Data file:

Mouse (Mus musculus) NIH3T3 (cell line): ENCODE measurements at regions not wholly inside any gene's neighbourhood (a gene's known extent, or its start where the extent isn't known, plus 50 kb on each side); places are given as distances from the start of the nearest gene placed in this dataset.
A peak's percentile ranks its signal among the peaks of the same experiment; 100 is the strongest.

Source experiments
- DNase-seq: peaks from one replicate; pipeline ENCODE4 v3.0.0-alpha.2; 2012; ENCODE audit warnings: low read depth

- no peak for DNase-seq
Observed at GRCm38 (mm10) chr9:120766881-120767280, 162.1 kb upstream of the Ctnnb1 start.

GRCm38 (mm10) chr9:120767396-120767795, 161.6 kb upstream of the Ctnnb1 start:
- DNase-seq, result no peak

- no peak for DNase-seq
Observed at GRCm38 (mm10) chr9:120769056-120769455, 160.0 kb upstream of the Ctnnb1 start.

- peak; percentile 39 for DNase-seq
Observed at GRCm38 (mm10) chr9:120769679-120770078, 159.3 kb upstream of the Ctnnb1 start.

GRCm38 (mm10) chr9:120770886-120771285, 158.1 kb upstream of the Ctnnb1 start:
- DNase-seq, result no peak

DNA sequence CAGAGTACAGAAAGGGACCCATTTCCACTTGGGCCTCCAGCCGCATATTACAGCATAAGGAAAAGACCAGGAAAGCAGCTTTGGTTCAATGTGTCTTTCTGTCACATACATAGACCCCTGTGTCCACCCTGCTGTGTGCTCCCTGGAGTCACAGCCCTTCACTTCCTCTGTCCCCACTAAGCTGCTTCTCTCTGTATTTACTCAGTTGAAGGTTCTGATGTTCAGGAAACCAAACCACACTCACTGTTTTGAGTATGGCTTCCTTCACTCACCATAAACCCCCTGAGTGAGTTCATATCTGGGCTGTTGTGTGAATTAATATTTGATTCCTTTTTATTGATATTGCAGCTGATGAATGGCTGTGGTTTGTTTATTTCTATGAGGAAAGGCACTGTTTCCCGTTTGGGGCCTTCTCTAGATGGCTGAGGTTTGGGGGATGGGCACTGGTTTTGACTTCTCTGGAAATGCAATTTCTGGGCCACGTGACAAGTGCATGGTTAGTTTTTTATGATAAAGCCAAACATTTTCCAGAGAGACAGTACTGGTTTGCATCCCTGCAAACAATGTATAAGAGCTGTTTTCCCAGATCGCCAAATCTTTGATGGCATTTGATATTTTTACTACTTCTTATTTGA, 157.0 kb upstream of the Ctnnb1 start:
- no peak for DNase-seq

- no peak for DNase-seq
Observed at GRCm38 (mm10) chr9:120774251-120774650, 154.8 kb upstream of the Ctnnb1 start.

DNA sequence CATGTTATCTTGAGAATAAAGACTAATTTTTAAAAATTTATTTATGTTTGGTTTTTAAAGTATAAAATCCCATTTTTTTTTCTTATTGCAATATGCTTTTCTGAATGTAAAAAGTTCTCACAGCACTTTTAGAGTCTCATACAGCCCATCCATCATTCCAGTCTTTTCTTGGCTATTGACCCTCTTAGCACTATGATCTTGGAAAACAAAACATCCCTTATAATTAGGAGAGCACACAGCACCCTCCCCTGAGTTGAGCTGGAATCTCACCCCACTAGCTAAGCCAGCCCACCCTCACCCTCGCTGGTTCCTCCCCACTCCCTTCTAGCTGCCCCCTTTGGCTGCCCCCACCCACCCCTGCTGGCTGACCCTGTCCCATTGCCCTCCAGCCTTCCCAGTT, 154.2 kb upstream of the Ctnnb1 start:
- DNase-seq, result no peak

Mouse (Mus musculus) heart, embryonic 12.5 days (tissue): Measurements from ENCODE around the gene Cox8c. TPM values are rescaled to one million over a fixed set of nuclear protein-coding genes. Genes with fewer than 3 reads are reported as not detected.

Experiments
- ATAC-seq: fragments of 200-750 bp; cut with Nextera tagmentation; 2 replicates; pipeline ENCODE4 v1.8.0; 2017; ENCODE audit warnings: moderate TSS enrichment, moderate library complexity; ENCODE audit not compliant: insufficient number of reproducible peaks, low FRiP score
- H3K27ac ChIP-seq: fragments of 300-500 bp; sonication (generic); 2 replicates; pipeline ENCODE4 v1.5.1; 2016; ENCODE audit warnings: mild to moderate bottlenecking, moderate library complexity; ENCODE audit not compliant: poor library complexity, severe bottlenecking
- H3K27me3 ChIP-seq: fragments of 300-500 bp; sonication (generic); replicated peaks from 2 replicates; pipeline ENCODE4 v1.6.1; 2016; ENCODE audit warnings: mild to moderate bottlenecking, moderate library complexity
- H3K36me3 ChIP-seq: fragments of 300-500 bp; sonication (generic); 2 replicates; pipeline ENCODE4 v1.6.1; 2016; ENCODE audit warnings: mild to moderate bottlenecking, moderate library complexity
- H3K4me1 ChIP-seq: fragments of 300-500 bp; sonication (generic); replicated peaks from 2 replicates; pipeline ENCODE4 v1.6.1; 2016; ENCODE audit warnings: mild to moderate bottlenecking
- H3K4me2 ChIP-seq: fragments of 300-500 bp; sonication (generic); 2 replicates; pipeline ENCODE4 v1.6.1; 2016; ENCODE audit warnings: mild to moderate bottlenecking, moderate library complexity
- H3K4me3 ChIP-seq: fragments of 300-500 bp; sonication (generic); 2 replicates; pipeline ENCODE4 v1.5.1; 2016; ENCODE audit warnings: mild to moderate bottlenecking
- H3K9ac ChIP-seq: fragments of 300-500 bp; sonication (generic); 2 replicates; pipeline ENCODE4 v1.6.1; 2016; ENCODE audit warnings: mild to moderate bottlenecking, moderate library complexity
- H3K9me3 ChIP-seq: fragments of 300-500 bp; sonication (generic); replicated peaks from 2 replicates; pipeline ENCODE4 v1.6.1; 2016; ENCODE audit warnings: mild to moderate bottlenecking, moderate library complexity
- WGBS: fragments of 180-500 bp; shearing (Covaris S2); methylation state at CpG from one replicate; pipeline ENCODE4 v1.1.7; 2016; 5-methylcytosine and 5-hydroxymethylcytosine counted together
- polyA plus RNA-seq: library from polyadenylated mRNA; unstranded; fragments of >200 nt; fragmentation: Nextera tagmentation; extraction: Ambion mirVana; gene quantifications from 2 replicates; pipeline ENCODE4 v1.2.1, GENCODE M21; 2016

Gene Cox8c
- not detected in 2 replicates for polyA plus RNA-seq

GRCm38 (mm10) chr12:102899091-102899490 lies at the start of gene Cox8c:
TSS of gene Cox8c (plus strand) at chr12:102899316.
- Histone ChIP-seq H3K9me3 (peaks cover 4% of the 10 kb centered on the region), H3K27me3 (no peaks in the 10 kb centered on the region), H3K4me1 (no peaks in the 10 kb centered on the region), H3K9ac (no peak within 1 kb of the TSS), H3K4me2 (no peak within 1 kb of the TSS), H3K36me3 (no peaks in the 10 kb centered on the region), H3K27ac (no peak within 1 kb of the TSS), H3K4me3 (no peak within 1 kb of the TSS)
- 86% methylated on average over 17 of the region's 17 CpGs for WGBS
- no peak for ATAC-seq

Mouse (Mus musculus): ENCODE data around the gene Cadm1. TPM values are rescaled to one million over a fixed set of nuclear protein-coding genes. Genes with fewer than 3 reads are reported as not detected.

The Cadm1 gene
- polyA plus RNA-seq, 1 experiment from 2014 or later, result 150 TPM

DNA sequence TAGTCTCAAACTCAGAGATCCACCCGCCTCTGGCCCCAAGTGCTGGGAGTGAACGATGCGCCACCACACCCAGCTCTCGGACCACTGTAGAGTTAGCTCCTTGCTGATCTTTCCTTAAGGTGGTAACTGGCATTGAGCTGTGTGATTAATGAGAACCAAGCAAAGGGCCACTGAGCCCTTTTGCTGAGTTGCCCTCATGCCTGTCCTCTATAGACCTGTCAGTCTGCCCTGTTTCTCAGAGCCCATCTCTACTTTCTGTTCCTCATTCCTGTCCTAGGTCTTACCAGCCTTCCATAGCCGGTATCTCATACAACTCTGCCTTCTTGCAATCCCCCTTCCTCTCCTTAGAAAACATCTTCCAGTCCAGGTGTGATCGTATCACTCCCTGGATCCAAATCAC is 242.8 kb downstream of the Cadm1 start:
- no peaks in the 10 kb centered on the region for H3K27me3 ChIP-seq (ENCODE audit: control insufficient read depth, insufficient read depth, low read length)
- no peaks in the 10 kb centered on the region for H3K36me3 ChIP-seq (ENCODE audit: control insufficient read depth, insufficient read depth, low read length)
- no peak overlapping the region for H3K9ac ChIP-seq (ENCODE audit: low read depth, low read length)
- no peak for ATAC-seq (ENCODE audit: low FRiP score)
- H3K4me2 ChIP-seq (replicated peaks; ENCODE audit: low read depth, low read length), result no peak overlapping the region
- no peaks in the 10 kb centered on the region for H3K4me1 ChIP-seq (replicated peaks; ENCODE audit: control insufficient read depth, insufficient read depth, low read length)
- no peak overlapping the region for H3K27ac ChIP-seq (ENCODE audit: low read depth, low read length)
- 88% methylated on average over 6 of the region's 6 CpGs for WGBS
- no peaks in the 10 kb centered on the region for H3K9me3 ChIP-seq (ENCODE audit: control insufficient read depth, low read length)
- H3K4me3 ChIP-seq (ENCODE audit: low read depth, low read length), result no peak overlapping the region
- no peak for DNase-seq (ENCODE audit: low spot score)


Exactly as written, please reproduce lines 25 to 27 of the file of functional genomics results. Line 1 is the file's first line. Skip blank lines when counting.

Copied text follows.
- H3K27me3 ChIP-seq: fragments of 300-500 bp; sonication (generic); replicated peaks from 2 replicates; pipeline ENCODE4 v1.6.1; 2016; ENCODE audit warnings: mild to moderate bottlenecking, moderate library complexity
- H3K36me3 ChIP-seq: fragments of 300-500 bp; sonication (generic); 2 replicates; pipeline ENCODE4 v1.6.1; 2016; ENCODE audit warnings: mild to moderate bottlenecking, moderate library complexity
- H3K4me1 ChIP-seq: fragments of 300-500 bp; sonication (generic); replicated peaks from 2 replicates; pipeline ENCODE4 v1.6.1; 2016; ENCODE audit warnings: mild to moderate bottlenecking